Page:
Separation and deportation
Gradually the Dutch Jews were separated from the rest of the population. Public facilities were closed to Jews. Separate Jewish schools were opened. At the end of April 1942, all Jews were required to wear a Star of David.
That summer the deportations began. Jews were required to report for 'employment in Germany'. Many ignored the call-ups despite the severe threats. They were driven from their homes during round-ups.
The installation of a Joodse Raad [Jewish Council] made the Jews themselves responsible for the publication and, to a certain extent, execution of the measures. The Council granted proofs of deferment. But those with deferments were only given a place at the end of the queue.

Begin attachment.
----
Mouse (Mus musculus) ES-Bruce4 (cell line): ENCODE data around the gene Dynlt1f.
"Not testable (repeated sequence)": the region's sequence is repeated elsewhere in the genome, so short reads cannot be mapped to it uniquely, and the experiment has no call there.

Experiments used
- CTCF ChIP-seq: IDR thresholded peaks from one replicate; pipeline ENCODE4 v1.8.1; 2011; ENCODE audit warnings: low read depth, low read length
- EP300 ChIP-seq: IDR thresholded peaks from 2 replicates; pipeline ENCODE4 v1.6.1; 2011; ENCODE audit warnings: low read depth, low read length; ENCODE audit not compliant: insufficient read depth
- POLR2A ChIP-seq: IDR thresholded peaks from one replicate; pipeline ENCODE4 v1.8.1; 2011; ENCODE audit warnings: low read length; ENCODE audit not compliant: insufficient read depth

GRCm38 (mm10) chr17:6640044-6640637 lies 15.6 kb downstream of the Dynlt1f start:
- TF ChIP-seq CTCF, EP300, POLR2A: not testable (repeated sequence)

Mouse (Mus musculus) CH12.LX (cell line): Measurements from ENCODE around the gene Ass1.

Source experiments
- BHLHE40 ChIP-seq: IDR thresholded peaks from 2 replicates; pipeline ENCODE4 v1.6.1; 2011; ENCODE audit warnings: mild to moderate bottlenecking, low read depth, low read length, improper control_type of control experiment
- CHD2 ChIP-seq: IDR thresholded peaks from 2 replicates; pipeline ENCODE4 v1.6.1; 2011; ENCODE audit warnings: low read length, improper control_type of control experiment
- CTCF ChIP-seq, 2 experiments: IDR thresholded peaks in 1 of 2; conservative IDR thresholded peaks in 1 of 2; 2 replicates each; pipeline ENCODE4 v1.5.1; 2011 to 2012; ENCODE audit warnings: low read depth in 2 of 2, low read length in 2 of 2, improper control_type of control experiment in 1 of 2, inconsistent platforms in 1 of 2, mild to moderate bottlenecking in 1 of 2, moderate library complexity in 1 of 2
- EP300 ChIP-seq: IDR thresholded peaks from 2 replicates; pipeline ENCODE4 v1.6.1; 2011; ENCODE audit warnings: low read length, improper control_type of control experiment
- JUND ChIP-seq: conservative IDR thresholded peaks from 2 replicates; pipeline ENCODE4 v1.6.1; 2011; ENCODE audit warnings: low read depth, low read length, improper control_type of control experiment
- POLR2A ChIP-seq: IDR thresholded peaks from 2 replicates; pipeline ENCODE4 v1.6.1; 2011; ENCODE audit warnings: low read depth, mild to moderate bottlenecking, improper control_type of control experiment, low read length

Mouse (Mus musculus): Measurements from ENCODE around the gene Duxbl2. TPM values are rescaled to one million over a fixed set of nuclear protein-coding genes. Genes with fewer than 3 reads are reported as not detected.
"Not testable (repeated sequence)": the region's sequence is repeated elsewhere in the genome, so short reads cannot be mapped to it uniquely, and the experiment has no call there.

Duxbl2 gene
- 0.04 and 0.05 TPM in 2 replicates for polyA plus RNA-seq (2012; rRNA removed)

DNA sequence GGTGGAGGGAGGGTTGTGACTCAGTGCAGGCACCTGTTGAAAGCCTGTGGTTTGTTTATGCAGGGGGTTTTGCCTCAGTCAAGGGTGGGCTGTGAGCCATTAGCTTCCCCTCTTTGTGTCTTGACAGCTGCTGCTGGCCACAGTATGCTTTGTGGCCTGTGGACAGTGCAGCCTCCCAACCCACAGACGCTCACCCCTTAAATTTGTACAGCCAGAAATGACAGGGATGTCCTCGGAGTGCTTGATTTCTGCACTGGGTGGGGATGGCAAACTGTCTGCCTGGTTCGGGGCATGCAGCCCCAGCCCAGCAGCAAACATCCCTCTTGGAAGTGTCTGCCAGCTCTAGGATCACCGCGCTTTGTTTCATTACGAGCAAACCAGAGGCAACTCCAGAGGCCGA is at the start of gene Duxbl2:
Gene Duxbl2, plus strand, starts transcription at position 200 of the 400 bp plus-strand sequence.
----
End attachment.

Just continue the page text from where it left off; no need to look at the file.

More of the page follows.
Joseph Corper, a Jewish man in hiding, wrote:
'In early November, the various stamps began to lose their effectiveness, and even those with a so-called Jewish Council stamp were transported to Germany.'
Via the Hollandse Schouwburg [Holland Theatre] in Amsterdam and the Westerbork transit camp, the occupiers deported 107,000 Jews to concentration camps, such as Auschwitz and Sobibor. Only 5,500 of these were to survive. A total of almost 80% of the Jewish population was murdered.
Farewell card thrown from the deportation train
Many people in camp Westerbork carried addressed postcards with them. When they had to leave, they wrote the cards and threw them out through the cracks of the packed goods trains, in the hope that someone would find them and post them.